Shop Our End-Of-Season SALE! - Up To 30% OFF
Notice:- QLD, W.A. and N.T Bareroot Rose Orders For 2022 Are Closed as of August 15th

Powdery Mildew



This is the most common problem in gardens.  It is a fungus encouraged by humid still conditions.  The first sign is a white powder seen on the new growth of the plants and bud stems, some distortion of the leaves and flower heads may occur.  This fungus can travel on the wind or from water splash.  When killed the white powder will turn a grey colour.

Treatment

  •  Remove as many of the affected leaves and buds as possible without denuding the plant.
  • Spray roses during the growing season with preferred chemical. Never in the heat of the day. Rose sprays used during the growing season will only hold the problem in place. The new growth should become clean.
           Note: Always use caution when spraying chemicals and read the instructions on the back of the packaging.

Organic Rose care recommendation.

Eco Oil - for things that bite
Eco Fungicide - for the diseases
Charlie Carp - foliar feed (this will make your garden smell a bit fishy but it is great stuff)

Put all three of these in the recommended dosages (on bottle) into one spray bottle. Religiously spray both under and over leaves till they drip. This will have to be repeated once a week as it is organic, not systemic.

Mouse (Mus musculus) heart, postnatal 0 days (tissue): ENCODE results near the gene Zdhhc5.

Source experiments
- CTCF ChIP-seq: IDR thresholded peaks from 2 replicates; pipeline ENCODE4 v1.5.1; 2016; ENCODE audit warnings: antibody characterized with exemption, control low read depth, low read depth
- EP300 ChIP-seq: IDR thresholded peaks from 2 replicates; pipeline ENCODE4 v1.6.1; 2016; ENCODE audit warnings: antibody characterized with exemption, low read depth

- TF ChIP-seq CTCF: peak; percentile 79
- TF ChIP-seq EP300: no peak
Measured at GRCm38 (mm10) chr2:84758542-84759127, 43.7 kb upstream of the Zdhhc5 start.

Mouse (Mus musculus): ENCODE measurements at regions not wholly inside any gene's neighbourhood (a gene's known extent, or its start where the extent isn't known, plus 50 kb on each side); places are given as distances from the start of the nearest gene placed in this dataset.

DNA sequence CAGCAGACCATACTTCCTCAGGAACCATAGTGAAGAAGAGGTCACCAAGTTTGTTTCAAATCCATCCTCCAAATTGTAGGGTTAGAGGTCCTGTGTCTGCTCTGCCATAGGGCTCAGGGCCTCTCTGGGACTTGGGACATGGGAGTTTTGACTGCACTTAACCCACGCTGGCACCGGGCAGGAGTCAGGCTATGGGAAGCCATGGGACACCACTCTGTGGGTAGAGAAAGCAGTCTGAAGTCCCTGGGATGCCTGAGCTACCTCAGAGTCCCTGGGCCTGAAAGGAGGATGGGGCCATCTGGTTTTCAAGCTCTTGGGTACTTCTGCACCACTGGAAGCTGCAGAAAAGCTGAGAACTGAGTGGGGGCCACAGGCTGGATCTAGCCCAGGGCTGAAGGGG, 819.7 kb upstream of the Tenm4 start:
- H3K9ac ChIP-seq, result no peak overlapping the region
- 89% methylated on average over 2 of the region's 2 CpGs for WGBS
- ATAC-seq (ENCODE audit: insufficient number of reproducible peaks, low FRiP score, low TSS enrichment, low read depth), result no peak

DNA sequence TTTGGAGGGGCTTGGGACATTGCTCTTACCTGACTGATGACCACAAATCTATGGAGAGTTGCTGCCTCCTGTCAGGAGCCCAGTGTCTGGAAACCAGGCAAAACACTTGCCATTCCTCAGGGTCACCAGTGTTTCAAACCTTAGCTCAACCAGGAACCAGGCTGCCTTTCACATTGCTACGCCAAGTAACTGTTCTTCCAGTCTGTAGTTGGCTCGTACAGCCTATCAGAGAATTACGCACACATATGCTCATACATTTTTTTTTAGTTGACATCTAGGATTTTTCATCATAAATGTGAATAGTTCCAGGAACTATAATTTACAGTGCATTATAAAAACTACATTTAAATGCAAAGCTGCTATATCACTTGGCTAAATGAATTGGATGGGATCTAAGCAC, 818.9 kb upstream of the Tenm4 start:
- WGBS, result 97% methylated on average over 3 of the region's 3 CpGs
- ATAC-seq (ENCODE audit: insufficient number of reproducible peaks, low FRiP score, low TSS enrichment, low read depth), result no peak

When winter pruning has been done and all waste removed, spray with Lime Sulphur on the plant and ground around. This will clean the area of fungal problems giving you a fresh start in the new growing season.

Prevention is better than a cure


If you are living where roses are known to have this problem, make sure there is good air circulation around your rose and prune to take away dense foliage from the heart of the bush.

Make sure your roses are well watered and fed regularly. A happy rose is a healthy rose.

Choose varieties that are strong growers and either newer varieties or those recommended by the rose society in your area. 




Important: signs and symptoms will vary significantly between varieties, even within similar categories. The information provided here is a basic summery of the most common affects and will not always be applicable to all rose varieties.